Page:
• What makes you say that?
  • Where in the figure do you see that?
  • What question could you ask her to help you understand what she means?

Students often respond with justifications like:

  1. Figure A has the fewest number of white squares, so it is the blackest.
  2. The sizes of the floors are getting bigger, but only white squares are being added.
  3. As the floors get smaller, the white tiles are being taken away. 
  4. They may explain that the black tiles are covering more of the floor in the smaller floors.
  5. Some will observe that in figure C the black and white tiles are more "even". 
  6. You may hear them say there are more black tiles than white tiles in figure A. I would point out that this is also true of figure B and ask why figure A appears blacker than figure B. All of these ideas involve comparing the white tiles to the black tiles. Once you hear these types of observations being made you can move on to introduce the idea of ratio.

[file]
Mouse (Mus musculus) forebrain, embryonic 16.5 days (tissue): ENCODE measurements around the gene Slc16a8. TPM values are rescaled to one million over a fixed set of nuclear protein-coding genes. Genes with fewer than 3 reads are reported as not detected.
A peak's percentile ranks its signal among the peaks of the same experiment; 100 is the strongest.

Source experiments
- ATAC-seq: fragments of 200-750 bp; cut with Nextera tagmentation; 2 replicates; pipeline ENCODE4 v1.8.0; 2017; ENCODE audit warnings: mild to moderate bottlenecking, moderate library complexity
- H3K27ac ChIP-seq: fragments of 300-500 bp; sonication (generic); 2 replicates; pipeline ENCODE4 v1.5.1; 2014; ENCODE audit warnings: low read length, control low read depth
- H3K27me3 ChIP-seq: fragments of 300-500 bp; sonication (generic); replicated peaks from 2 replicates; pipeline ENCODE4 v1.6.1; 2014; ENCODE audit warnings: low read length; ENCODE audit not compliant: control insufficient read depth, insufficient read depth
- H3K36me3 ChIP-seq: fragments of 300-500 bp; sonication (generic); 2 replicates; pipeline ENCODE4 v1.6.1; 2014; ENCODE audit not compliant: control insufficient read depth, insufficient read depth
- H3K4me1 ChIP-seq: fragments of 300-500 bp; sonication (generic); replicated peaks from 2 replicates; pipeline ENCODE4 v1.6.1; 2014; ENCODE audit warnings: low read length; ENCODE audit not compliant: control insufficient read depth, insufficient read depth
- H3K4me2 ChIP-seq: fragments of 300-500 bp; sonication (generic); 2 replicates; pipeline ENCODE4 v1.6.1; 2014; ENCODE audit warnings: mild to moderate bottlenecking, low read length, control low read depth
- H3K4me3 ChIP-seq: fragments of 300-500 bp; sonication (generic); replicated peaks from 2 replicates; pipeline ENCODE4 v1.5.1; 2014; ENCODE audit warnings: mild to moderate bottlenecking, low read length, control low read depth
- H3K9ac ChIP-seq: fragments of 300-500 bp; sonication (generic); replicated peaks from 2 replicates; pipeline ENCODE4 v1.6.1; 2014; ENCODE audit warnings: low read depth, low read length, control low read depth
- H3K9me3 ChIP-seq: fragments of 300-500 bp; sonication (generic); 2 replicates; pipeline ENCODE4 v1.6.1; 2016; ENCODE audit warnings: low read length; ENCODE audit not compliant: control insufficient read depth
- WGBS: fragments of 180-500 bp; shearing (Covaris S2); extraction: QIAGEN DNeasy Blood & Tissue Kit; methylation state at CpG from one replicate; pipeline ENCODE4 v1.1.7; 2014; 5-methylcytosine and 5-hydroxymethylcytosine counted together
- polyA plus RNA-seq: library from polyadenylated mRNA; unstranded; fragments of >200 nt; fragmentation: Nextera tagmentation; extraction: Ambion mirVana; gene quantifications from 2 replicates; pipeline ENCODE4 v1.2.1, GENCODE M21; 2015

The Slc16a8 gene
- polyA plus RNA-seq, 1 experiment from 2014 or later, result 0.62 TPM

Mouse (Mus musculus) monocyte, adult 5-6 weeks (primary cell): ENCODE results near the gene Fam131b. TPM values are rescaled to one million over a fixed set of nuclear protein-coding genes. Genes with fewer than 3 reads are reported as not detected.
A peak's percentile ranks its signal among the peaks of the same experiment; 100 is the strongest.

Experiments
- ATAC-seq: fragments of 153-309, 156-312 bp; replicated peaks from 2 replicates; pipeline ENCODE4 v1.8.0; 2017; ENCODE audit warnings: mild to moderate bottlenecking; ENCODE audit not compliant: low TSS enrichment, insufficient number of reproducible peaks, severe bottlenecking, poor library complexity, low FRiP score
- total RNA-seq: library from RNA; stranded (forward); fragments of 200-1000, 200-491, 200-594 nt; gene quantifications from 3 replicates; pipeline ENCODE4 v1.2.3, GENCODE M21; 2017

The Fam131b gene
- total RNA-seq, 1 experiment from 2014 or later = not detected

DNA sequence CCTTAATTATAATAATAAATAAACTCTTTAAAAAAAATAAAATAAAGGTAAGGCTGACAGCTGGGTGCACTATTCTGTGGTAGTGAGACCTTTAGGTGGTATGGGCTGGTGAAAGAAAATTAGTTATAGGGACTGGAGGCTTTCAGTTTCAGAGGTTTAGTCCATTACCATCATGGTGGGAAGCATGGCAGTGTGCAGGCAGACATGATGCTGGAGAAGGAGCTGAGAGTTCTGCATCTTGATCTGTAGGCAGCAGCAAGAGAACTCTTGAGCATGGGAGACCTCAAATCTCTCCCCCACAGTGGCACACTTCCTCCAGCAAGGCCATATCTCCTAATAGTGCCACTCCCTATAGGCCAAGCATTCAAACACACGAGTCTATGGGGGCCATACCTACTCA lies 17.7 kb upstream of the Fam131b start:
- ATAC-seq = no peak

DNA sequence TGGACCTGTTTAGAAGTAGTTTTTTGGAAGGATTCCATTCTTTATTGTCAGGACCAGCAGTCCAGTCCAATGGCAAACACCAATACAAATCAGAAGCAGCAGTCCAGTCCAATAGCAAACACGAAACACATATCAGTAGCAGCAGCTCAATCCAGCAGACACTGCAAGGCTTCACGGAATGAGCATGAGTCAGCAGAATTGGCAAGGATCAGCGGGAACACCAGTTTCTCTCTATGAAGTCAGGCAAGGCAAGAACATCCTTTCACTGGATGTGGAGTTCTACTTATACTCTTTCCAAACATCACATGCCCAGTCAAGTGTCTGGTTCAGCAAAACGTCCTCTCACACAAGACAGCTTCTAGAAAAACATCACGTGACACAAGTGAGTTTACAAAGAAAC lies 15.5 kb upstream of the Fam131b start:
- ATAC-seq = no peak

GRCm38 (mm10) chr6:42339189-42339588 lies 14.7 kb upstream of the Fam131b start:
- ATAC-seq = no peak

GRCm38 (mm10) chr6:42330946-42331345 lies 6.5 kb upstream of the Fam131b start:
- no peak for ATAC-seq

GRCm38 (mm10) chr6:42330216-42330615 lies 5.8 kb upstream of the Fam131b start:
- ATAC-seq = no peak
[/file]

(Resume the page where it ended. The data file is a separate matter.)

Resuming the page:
Observation #1 has the potential to end the discovery in a misconception, because the students are not yet comparing the black and white tiles. The pattern observed here does not hold up in all three figures. Because of this, I am prepared to provide counterexamples. I have this other handout Which is blackest handout extended ready. It extends the pattern in Figure A so that it has more white tiles than floor B and an equal number of white tiles to floor C, but still appears the "blackest".

After allowing students to work together on this task, I will have math family groups share out with the whole class. I will ask each group, "Which Figure is blackest? Why?" I will listen carefully to their explanations and revoice explanations that I want the whole class to think about. 

The students will get there!
Adjustments to Practice

I was really nervous going into this lesson that the students would not be able to make the necessary observations and conclusions to define the idea of ratio. I want to do less of the telling and have them do more of the figuring and discovering, but I was not entirely sure that they would be able to. I found that students are much more capable than I thought and they often exceed my expectations